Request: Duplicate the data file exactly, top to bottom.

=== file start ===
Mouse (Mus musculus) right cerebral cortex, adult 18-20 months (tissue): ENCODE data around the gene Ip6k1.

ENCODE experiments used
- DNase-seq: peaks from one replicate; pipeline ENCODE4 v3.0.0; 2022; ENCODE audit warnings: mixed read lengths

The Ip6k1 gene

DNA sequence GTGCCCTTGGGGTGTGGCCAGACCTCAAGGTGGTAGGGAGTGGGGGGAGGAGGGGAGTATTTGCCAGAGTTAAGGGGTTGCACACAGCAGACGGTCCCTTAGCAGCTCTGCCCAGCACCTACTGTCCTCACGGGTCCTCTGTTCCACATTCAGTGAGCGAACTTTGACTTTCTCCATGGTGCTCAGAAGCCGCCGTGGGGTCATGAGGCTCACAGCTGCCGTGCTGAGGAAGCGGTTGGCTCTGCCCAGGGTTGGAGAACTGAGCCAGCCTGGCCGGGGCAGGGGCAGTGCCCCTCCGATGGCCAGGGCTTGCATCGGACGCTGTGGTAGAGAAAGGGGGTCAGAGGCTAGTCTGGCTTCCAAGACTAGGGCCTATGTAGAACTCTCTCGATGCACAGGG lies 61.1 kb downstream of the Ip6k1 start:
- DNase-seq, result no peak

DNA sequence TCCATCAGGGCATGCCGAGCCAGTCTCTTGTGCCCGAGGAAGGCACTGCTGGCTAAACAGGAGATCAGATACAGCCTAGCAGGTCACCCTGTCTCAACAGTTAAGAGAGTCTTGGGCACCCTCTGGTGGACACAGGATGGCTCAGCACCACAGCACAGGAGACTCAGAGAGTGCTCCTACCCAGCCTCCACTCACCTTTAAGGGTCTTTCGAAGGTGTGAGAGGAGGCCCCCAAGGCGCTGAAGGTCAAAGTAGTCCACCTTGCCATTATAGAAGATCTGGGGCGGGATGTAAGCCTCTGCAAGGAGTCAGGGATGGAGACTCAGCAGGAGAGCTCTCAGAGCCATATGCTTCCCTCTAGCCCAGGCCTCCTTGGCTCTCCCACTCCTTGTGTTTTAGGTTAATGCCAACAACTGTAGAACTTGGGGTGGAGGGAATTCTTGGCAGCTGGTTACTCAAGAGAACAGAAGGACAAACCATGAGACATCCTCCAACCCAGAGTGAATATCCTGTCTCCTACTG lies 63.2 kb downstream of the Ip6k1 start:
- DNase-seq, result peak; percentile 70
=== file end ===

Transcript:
Mouse (Mus musculus) right cerebral cortex, adult 18-20 months (tissue): ENCODE data around the gene Ip6k1.

ENCODE experiments used
- DNase-seq: peaks from one replicate; pipeline ENCODE4 v3.0.0; 2022; ENCODE audit warnings: mixed read lengths

The Ip6k1 gene

DNA sequence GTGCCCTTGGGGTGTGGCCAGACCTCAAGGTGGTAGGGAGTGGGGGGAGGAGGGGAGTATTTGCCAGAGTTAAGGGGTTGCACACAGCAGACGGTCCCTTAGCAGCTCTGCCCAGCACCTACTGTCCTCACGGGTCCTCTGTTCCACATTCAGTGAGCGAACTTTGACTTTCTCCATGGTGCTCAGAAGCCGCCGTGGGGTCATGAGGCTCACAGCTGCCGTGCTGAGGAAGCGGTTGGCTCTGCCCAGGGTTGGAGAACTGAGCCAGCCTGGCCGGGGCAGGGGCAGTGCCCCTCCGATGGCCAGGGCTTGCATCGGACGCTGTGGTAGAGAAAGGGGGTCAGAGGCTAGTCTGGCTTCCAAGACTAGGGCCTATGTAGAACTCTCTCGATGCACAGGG lies 61.1 kb downstream of the Ip6k1 start:
- DNase-seq, result no peak

DNA sequence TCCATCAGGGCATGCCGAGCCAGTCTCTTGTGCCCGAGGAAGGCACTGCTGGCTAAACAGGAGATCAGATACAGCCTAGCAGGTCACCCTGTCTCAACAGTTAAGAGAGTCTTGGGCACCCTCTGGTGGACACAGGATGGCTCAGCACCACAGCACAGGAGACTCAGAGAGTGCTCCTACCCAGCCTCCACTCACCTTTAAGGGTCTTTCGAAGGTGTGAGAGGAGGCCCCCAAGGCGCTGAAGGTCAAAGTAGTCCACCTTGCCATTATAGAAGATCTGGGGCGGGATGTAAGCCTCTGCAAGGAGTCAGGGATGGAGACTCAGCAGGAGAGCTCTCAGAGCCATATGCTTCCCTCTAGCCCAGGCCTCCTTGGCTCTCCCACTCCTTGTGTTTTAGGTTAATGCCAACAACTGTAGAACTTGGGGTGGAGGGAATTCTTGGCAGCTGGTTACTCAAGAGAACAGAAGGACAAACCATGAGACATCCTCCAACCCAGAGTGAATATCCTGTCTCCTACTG lies 63.2 kb downstream of the Ip6k1 start:
- DNase-seq, result peak; percentile 70